Rob: I'm not sure it gets any better than John Goodman parading through New Orleans wearing a paper-mache sperm on his head.
Jordan: You know, I might have said the same thing if I wasn't four seasons into this other great show right now. "The Wire?” You may have heard of it. See, this is my second time watching the whole damn thing, and I'm still as addicted as ever. With "Treme," you'd think the week-long breaks between episodes would be torture. But I usually miss it on Sunday nights and catch it On Demand when I have time.
Rob: We spend a lot of time comparing "The Wire," David Simon's realist epic set in Baltimore, with "Treme." The deeper we get into "Treme," the less I think comparison is even possible. Then again, the deeper we get, the more it feels like a manifesto; I'm not sure it’s a good thing.
Jordan: You mentioned on the phone last night - yeah, we call each other before bed every night - that "Treme" lives in an entirely different, drastically more optimistic world than "The Wire." And I think you're right that the difference between those worlds makes comparisons mostly futile. But I use "The Wire" as a reference point only to say this: I just ain't motivated to watch "Treme" every week. In fact, if I wasn't writing this column, I'd probably just let the thing accrue on DVD. So if "Treme" doesn't work as cynical epic, does it at least work as compelling television?
Rob: I watch "Treme" because I love the cast, the writing, and David Simon's vision of New Orleans. I can't say I tune in for the plot. Even if moving postcard is really, really good, is TV the appropriate canvas?
Jordan: I'd say not. Maybe it is the hegemony of the "place" concept that robs "Treme" of its urgency. Because shows like "Mad Men" and "Six Feet Under" manage(d) to do just fine without a real story arc (a facet of "Treme" which I've pointed out before). But where those shows knew the best scenery is inside the characters' heads, Simon thinks he can get by with a travelogue. An admittedly excellent one, though.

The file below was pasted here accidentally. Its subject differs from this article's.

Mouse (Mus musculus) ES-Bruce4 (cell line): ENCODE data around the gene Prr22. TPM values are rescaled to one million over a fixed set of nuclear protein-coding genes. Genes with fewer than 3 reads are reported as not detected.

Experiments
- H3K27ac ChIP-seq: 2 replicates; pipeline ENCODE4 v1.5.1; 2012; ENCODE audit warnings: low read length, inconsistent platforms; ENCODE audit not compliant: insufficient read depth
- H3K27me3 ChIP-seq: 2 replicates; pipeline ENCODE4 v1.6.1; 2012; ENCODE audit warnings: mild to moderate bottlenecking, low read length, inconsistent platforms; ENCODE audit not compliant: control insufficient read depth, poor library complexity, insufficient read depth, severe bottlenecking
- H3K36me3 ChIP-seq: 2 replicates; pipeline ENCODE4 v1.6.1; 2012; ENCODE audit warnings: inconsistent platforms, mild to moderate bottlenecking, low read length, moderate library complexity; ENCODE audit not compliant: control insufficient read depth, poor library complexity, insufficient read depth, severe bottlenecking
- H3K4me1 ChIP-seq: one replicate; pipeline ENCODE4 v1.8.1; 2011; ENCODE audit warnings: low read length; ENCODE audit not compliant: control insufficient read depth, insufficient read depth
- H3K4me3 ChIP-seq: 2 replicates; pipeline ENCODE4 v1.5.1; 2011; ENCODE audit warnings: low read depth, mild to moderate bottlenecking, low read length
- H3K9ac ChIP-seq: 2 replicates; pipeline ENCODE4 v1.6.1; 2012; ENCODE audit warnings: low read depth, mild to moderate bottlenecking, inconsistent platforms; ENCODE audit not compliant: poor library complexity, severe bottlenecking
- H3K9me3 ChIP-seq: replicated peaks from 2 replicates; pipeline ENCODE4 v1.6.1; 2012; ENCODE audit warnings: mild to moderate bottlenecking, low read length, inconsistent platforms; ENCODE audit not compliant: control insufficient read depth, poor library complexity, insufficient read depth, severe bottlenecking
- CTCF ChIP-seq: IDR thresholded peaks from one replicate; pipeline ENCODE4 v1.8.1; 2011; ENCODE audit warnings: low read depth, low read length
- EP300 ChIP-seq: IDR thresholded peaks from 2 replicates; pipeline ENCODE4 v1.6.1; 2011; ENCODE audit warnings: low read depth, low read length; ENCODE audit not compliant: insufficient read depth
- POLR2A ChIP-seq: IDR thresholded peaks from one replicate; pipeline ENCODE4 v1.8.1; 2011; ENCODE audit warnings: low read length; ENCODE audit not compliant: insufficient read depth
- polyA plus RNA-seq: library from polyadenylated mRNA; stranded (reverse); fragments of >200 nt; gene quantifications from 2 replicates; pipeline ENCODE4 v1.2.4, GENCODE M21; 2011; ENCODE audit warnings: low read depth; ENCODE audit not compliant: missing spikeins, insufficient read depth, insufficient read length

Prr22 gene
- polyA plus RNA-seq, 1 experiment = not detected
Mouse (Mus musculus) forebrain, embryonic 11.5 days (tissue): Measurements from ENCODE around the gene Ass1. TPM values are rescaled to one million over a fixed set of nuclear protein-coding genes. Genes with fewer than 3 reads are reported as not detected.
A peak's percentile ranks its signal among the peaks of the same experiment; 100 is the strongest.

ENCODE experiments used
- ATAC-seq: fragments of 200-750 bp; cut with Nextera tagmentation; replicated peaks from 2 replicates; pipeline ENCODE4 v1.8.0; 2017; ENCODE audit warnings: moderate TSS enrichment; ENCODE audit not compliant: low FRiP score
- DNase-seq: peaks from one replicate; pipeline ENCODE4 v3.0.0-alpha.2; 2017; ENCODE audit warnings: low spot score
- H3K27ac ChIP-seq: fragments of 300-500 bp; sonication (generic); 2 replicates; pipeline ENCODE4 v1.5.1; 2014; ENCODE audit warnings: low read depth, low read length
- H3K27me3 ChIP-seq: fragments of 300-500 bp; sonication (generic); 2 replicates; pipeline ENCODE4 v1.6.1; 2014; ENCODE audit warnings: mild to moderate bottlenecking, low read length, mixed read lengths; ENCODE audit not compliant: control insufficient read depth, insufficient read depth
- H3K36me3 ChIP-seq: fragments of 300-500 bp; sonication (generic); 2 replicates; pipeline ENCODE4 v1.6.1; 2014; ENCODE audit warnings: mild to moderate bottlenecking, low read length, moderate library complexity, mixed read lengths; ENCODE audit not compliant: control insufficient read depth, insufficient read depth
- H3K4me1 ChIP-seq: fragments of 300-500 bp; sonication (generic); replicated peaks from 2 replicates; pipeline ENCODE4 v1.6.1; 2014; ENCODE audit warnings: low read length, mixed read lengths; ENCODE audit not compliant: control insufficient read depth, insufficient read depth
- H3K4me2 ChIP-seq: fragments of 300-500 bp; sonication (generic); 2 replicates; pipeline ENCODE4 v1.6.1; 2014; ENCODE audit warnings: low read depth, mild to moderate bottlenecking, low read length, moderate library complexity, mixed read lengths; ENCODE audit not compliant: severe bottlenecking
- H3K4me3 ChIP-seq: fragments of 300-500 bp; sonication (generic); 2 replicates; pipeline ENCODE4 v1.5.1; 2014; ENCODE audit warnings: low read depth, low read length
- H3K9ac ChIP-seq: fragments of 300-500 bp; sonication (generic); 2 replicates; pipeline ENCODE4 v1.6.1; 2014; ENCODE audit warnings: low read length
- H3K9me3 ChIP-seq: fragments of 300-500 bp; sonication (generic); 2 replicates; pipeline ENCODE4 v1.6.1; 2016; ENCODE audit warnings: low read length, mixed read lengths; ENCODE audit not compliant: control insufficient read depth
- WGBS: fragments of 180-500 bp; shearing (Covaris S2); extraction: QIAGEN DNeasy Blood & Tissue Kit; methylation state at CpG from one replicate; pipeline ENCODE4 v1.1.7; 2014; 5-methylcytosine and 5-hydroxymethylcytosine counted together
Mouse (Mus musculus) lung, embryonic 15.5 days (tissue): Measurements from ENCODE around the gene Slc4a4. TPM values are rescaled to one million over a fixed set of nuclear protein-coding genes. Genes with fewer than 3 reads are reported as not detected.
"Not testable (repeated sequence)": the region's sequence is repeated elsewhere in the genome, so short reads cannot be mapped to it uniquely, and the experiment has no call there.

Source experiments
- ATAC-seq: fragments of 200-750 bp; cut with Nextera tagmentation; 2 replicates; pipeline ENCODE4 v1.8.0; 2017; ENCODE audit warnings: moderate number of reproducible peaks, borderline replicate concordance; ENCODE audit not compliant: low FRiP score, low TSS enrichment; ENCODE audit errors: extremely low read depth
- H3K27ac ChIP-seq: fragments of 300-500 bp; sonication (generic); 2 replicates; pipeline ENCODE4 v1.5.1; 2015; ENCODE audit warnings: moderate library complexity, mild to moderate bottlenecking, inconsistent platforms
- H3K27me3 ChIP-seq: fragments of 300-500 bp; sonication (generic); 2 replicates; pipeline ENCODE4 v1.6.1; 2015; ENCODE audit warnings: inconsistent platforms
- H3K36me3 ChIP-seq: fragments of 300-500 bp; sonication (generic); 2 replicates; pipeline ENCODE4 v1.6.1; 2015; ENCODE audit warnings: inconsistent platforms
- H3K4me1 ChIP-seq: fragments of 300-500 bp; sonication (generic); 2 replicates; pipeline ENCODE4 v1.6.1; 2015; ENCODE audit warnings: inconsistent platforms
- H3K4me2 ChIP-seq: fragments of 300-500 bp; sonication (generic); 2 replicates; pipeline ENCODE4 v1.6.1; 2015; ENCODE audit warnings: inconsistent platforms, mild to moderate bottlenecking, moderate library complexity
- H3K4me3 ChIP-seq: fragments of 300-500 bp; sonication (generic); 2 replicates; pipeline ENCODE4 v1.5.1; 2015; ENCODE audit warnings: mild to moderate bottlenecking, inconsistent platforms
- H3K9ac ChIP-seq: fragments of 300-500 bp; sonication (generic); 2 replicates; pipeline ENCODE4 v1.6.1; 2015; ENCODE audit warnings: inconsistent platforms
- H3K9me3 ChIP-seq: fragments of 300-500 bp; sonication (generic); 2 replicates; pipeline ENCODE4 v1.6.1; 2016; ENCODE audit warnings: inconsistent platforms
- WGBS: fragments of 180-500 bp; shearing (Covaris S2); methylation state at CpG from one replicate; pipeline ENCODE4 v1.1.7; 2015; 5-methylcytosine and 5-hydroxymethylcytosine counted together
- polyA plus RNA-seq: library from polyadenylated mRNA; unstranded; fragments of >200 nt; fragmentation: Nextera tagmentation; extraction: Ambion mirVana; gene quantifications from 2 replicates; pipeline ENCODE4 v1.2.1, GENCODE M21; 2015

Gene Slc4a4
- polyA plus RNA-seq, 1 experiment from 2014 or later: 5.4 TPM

Rob: For now, let's say it's enough. There is a plot here, however ponderous and glacial: DJ/hipster/trustfundee Davis McAlary starts taking his stunt-ish council run seriously (maybe); Lawyer Toni Bernette's sleuthing for a prisoner lost during Katrina finally gets somewhere; disgruntled English professor and latent novelist Creighton Bernette finds himself on the hook for an uncomfortably timely book about Katrina. For a show about a storm, this isn't a bad narrative backbone.
Jordan: And those threads really are excellent. But it's sorta depressing to think that before we get much farther on any of 'em, Simon'll stop everything for another (again, admittedly amazing) musical number. All the performances by Kermit Ruffins, Dr. John, and Allen Toussaint so far in the show haven't equalled the scene where Janette tries (and fails) to ask her staff to work a week without pay. I think Simon bummed everybody out so much with "The Wire" that he thinks he needs to have as much fun onscreen as he can. But watching people have fun just isn't that much fun.
Rob: I wholeheartedly disagree - the music scenes are my favorite part of "Treme." Then again, my folks wouldn't let me watch MTV when I was a kid; this could all be repression in the guise of affinity. The thing that turns me off, though, is the politics, which may seem absurd - Katrina was a man-made disaster, after all, and I don't think FEMA or the Bush administration were adequately punished for their failings during the storm. But for someone who never lived in New Orleans, Simon has made a show with an awful lot of native-son swagger and chest-thumping.
Jordan: You know, we've never talked about this before, but Simon does have a co-creator on this thing. Eric Overmyer does live (part-time) in New Orleans, and so he has at least a modicum of authenticity. But I guess I'm set to auto-ignore irritating politics; I had to read dry, thoroughly dispassionate academic articles about institutional inefficiency and democratic consensus-building. I'll be damned if I'm gonna learn much of anything from a TV writer.
Rob: I'd love to hear what Nola natives think of "Treme." It feels authentic to the outsider, and past Simon has a good reputation for doing his homework and sticking close to the source. I just wonder how long "Treme" can subsist on an us-versus-them mentality. Is antagonism the plot? What about reconciliation?
Jordan: I think the show's a dichotomy in that way. The music is as inclusive as it gets, but the show does have the swinging dick bullshit you mentioned. Though the ambivalent treatment of people like Davis and Creighton (who's both a sincere NOLA patriot and a boorish, lazy douchebag) does indicate that Simon isn't entirely on the provincial wagon. Antagonism? Reconciliation? I don't care what it is; just give me an HBO drama, not a Travel Channel special.